One of the key things in Lord of Rigel are star systems and their planets. So how do we generate them? The first part is based on star type. Each stellar category (Blue, White, Yellow, Orange, Red, Brown Dwarves, White Dwarves, and Neutron Stars) changes the number of orbits that a system will have and the potential planet types in an orbit. Part of this is a random roll, which is weighted by the star type.
Each system has a few satellite types that can fill an orbit. These include Planets, Asteroids, Gas Giants, and Stars. There’s a set probability for satellite types per orbit. Basically, stars are common in inner and outer orbits; asteroids are frequent in middle orbits, and gas giants more common in outer orbits, but can be present in close orbits too.
For planets, there’s then a set of environmental categories for each spectral class (star type) and orbit. These categories include Bombarded, Hostile, Life Supporting, and Lifeless. Each of those categories has a weighted probability for what types of planets spawn there. Life supporting orbits tend to have Earth like worlds while Bombarded orbits will have Radiated, Inferno, or Toxic planets.
Once we get to this stage, planets are spawned with their climates. We then do a random roll to determine planet size (tiny to huge). There’s also another die roll for mineral content (Ultra-poor to Ultra-rich) which is also weighted by star type. Overall star types that are more conducive to life (Yellow, Orange) tend to have poorer minerals while hotter star types (Blue, White) have more minerals. Stellar remnants (white dwarves, neutron stars) tend to be ultra-mineral poor. Planet size and mineral content are then taken into account to determine a planet’s gravity type. Small, mineral poor planets have low gravity while large, mineral rich ones have high gravity. Planet size and climate determines maximum population.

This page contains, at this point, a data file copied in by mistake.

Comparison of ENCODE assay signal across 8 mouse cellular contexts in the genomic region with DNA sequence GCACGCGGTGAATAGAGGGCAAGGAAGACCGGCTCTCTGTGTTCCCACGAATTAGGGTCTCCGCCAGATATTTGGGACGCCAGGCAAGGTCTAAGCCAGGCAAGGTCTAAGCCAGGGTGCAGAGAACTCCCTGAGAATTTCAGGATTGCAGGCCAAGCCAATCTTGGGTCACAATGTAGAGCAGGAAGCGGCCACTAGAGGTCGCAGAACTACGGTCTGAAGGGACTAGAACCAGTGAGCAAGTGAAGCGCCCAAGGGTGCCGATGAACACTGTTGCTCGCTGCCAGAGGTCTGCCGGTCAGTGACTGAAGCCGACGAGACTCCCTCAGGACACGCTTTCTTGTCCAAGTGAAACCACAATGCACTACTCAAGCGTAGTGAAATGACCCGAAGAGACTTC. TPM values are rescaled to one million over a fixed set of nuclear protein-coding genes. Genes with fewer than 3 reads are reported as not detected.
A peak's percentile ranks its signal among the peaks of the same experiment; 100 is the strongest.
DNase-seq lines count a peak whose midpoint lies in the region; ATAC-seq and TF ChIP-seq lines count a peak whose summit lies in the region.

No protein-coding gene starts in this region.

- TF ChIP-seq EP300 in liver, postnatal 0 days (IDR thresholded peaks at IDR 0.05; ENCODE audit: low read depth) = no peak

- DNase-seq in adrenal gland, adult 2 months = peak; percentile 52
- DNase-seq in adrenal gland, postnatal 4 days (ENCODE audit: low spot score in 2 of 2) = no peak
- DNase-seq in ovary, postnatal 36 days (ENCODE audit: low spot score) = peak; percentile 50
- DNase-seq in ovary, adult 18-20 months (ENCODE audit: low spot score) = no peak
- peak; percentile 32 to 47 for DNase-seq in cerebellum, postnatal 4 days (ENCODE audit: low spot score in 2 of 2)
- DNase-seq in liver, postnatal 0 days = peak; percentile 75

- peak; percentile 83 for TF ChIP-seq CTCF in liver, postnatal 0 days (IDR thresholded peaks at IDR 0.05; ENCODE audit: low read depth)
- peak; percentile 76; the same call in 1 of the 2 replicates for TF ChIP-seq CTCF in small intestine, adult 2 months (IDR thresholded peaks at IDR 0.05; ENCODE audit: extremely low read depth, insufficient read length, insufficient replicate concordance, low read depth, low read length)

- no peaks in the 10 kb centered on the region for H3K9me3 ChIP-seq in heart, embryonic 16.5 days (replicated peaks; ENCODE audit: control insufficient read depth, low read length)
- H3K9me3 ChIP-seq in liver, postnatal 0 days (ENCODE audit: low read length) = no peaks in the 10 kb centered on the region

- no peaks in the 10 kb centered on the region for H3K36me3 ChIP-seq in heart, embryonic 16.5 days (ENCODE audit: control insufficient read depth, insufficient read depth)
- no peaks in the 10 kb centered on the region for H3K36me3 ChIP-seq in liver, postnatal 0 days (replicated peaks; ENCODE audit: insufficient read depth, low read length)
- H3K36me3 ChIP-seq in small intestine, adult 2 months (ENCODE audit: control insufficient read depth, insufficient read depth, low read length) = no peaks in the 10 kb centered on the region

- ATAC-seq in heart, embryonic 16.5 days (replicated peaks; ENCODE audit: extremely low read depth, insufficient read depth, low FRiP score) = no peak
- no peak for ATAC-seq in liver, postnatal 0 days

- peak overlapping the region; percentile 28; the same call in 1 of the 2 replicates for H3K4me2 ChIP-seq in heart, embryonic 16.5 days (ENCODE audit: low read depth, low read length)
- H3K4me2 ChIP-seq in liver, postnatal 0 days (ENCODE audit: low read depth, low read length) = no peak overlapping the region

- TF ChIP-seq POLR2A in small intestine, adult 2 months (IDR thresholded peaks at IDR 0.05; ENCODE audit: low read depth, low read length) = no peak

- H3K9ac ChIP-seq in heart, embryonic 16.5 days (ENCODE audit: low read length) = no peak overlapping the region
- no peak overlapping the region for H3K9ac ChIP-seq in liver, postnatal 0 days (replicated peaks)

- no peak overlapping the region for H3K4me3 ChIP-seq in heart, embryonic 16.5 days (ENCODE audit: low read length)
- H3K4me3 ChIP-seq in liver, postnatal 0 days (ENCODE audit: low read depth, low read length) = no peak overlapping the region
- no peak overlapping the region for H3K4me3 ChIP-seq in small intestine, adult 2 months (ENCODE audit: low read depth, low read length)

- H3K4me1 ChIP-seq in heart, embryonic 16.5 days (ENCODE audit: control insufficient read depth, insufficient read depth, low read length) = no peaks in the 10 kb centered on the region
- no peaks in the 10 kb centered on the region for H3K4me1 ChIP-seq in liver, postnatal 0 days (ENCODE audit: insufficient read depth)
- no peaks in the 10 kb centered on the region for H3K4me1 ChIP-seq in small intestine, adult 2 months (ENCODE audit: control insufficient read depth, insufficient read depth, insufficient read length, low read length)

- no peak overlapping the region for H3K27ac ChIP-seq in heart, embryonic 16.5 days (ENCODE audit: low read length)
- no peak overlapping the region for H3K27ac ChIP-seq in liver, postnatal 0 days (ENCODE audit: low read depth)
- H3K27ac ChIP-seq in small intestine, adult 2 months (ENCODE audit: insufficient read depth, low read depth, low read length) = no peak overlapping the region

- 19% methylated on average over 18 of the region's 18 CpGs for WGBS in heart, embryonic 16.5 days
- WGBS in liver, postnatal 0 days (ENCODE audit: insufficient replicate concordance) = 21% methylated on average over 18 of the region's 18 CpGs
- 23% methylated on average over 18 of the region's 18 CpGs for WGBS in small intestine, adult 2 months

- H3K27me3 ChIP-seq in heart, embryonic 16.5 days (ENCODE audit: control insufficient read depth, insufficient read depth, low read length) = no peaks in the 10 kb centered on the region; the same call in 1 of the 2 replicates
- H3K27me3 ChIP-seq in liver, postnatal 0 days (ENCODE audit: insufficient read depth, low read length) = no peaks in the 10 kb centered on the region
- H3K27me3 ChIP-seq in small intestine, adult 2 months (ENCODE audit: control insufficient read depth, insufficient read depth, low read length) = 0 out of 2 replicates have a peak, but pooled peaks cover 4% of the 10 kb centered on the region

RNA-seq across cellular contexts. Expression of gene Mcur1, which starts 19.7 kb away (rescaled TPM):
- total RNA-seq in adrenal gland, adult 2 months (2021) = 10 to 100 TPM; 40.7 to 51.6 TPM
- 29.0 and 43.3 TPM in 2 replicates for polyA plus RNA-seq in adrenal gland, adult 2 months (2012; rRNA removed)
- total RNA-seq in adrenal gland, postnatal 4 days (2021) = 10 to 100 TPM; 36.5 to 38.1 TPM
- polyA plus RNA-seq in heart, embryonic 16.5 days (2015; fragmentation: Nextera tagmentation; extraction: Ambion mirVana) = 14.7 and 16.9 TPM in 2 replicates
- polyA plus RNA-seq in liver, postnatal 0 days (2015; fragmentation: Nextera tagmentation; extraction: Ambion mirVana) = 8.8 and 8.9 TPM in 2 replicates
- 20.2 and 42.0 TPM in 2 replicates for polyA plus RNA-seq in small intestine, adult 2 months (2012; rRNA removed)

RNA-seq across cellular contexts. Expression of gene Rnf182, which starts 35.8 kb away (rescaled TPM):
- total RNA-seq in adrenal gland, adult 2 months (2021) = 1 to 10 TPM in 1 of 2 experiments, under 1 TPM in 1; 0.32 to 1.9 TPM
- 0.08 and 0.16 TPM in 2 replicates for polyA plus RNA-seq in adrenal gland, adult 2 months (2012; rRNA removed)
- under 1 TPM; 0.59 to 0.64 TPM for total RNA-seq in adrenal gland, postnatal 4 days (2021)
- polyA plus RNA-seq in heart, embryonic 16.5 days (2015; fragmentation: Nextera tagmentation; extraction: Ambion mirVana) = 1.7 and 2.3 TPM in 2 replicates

Overall, these systems come together to determine population, production, and farming on each planet. Climate mostly impacts maintenance costs and food. Minerals affect the production amount, while gravity impacts both food and production. Finally, there’s at least a 25% chance that a system will have some sort of special; the chance is higher for brown dwarves, white dwarves, and neutron stars. There’s a good chance that a system special will be a planetary one, applied to a random planet in the system. These bonuses can range from a world being fertile to having a native population. Generally if a planet has a special, it’ll be converted to a Terran or Gaia type world.
That covers the basics of star system generation in Lord of Rigel. It’s a bit of a complicated system and since the first galaxy generator demo we expanded it with additional climate types (Inferno, Jungle, Dead). But for now we have a good range of planet types that cover all of the archetypal worlds you see in science fiction!